We awoke this morning to heavy rain. Not a passing shower, but a uniform grey sky with flooded streets. Aside from a 20-minute squall while we were in the llanos, this is the first time it has rained on our expedition. By 11 am with no end of the rain it sight, we decided to write the day off and relax. I’m not opposed to working in the rain, but the bigger problem is that all of the streams and rivers have been converted into a slurry of mud, water, and debris. While having my coffee at the local corner store, I sat and watched the ongoing coverage of the inauguration. In fact, at least three of the places we stopped by today (the internet café, the hotel, etc.) all were tuned to inauguration coverage. To be honest, I don’t know if that was because all the channels were carrying it, or they chose to watch it. But in any event, when was the last time you tuned in to the live swearing in of Mexico’s president? So, we watched the whole thing live, dubbed over by a Spanish translator. Watching it also reminded me that it will be cold cold cold when I get back.
Over the last few days, we finished our work in Amazonas and cross the Orinoco back to the Llanos region, staying in San Fernando de Apure. Kelly and Luis split from our group yesterday and headed back to Maracay; Luis has to fly back to New Mexico today, so he can teach tomorrow. The rest of us drove straight west and today we started our winding accent into the main Venezuelan Andes. Tonight we stopped for the day in Biscucuy, which is at about (a relatively low) 500 meters elevation. Over the next couple of days, we will cover some of the higher elevations, up to 3000 meters. The highest peaks near the town of Merida reach just over 5000 meters.
We arrived in Puerto Ayacucho yesterday, the capital of the state of Amazonas. We will be staying here for a few days while we scope out streams in the area. This area has been particularly productive on past expeditions as there are a lot of rock slides — rivers that flow over large expanses of exposed granite, and do not have any substrate. These create very unusual habitats that foster very unusual insects. In fact, since these areas are rarely (sometimes never) visited for collections work, most of the things we see are new to science. For me, these are the most exciting parts of the trip. Imagine being the first person to ever see a type of animal for the first time, to observe what it does, how it behaves, where it lives. This happens many times here, and in this area, around 8 out of every 10 species we find will be new.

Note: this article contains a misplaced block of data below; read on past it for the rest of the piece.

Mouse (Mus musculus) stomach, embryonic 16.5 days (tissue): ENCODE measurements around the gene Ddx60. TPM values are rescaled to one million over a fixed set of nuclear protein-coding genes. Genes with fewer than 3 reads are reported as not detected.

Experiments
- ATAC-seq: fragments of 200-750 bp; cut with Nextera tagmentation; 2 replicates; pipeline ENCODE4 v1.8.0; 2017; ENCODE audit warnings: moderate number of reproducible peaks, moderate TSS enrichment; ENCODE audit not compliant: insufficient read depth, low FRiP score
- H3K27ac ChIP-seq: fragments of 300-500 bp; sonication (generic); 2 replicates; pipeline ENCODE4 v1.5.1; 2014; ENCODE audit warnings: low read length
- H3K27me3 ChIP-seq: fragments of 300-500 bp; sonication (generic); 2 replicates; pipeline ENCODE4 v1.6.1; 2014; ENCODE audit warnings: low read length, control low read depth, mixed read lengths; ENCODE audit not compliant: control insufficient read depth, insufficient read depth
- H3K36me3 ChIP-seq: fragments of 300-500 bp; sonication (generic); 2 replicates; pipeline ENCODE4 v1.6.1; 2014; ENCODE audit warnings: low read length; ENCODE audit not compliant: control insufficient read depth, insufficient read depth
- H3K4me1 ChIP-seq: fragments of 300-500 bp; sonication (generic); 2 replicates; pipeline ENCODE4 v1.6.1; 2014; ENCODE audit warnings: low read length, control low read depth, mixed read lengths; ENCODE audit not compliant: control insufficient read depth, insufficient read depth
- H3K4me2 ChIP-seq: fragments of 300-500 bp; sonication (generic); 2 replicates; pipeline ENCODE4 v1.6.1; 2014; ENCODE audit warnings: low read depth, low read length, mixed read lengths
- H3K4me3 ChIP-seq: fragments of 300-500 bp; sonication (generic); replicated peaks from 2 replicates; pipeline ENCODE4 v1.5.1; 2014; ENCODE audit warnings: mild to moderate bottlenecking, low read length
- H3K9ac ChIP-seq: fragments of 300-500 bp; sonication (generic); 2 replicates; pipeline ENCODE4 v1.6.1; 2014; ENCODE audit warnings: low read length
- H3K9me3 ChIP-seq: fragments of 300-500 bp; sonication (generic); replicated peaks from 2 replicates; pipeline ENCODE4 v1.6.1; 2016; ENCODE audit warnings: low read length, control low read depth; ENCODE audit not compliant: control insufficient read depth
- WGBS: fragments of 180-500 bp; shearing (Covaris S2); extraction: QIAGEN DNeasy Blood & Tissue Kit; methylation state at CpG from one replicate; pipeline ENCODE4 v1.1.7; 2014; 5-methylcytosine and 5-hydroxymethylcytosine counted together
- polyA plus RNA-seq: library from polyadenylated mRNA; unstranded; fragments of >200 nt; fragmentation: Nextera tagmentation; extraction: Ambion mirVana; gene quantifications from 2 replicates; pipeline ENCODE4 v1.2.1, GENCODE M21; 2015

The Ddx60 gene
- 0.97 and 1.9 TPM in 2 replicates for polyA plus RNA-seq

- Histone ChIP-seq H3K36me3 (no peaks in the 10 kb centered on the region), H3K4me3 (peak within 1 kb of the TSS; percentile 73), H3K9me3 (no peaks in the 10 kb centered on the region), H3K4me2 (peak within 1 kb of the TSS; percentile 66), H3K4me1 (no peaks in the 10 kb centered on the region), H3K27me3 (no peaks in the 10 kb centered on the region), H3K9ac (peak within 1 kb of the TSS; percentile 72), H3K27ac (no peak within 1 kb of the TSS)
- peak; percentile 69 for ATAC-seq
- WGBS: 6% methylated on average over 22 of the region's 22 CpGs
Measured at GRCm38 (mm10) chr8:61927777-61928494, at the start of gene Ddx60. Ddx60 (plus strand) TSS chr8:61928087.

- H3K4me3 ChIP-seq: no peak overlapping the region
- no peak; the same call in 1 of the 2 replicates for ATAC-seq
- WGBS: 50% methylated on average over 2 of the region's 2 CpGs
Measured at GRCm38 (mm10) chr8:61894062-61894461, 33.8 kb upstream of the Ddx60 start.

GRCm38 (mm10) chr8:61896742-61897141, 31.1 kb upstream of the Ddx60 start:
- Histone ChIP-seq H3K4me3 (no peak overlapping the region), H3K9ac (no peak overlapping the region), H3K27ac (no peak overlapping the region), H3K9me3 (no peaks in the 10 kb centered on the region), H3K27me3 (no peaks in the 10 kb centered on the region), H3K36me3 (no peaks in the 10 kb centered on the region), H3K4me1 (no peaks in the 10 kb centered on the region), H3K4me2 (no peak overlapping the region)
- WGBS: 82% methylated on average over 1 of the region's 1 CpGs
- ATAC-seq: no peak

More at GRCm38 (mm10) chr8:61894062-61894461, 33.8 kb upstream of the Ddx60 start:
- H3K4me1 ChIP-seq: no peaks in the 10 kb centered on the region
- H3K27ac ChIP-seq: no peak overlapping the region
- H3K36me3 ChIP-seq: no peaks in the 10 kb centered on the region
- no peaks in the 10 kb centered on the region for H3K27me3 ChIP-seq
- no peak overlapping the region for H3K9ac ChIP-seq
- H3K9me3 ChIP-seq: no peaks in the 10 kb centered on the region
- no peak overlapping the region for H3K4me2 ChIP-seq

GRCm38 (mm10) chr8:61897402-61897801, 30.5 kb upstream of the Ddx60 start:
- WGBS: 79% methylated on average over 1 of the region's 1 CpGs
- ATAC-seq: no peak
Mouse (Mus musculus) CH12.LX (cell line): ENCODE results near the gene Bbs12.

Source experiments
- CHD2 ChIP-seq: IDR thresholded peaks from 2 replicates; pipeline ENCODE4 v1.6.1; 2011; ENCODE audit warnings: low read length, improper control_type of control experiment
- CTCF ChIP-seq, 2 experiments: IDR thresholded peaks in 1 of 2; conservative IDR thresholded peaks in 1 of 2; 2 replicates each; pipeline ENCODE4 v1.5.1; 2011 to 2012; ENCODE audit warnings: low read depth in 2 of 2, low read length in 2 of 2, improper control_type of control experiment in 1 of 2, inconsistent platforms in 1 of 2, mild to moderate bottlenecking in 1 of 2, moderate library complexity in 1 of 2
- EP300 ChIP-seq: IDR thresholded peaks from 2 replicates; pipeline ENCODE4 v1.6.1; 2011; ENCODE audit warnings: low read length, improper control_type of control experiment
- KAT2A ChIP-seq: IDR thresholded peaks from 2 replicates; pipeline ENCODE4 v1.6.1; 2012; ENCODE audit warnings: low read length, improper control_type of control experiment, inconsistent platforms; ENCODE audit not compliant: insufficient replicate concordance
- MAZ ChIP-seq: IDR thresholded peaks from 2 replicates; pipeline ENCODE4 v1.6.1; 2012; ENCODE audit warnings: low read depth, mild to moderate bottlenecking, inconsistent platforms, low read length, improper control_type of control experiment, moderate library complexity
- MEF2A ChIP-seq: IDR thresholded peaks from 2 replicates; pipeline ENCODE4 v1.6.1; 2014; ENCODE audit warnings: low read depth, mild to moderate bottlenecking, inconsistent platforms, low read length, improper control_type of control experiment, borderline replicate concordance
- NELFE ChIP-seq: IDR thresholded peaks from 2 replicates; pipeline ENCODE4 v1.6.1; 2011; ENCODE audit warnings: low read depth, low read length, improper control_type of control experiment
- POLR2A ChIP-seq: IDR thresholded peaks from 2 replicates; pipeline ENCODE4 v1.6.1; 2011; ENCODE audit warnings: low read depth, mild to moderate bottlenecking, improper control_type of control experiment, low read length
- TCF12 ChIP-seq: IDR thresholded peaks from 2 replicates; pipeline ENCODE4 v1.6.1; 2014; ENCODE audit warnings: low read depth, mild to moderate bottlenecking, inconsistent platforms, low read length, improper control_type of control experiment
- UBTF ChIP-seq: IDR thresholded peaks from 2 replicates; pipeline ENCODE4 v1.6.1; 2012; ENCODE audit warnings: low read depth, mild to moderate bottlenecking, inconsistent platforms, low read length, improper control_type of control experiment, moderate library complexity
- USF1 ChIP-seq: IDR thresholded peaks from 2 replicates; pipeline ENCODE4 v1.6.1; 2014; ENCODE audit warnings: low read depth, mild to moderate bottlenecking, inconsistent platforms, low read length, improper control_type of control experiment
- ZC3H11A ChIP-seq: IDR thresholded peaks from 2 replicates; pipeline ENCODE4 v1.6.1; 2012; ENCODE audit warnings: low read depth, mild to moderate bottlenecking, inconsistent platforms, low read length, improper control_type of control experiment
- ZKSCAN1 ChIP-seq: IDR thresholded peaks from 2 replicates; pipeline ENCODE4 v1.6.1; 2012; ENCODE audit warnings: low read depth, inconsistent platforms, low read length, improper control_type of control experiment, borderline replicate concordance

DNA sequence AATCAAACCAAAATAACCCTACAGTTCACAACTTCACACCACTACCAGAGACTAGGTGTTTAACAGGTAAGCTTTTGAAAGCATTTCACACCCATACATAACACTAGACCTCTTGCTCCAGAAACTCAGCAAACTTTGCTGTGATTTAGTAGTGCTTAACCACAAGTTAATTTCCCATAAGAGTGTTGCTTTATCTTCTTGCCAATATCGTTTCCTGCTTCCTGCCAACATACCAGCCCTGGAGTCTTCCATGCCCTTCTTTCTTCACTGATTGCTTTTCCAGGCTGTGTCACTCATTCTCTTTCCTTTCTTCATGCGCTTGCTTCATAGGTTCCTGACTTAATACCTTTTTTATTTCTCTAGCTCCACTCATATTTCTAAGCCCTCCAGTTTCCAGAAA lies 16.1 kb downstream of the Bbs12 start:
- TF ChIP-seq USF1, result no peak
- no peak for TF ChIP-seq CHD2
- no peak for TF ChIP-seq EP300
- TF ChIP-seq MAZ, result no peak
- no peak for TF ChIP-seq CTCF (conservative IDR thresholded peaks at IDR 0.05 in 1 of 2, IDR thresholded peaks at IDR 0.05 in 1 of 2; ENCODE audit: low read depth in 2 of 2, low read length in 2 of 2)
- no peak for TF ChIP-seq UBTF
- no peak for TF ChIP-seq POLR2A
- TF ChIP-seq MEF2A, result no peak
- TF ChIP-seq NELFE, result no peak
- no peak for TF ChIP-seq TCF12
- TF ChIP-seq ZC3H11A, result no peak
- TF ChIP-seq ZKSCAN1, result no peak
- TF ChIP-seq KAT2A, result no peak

These are the exciting moments of discovery that give many of us a rush. In terms of water beetles, we will probably collect about 100 to 150 species on this expedition that do not yet have names. This is another reason we are collecting so much other information on the water quality, human disturbance, and other things. We also take hundreds of photos and copious notes. In some cases, the information we collect on some of these species may be the only record of their existence for the next hundred years or more, as these areas are rarely surveyed. Consequently, we try to take in not just vouchers of the insects, but also all the observations we can bear to record. On a totally random note, there is a local hot sauce here called Catara that is served with almost every meal. It is made mostly with yucca and the crushed heads of ants. It tastes OK, but I don't find it to be anything special.
We decided to leave the Llanos station a day early (today) as we were able to get the data we needed in the two days we have been here. We headed south where we reached one of the world’s great rivers, the Orinoco, at about 11 this morning. The Orinoco splits Venezuela almost in two equal northern and southern portions. The southern half is largely a vast, sparsely populated jungle. It is also geologically very distinct, being part of the ancient Guiana Shield and has completely different animal and plant life. And rather than being a flat pancake like the Llanos, southern Venezuela is an irregular collection of enormous ancient mountains and granite outcrops. Doyle’s “The Lost World” where dinosaurs survive on isolated table mountains was based on the formations here. After waiting on the ferry for a few hours, we were on our way on the southern side. We arrived in a small dusty town of Pijiguaos this evening where we will stay for two nights to collect in the area.
The main part of the expedition is now underway. This first leg of the trip takes us south across the Llanos, which are vast, mostly flat, open savannahs which cover a third of Venezuela. The region is dominated by huge cattle ranches. During the wet season (April-November), everything is largely flooded. Now, more than a month into the dry season, it bakes until crispy dry. Grass and brush fires zip around everywhere. Yesterday we arrived at a small station run by one of our collaborating institutions, the Universidad Central de Venezuela. This is a very basic BYOH (bring your own Hammock) place that has easy access to several local rivers and a healthy number of ponds and lagoons. Today we were able to collect insects in most of them.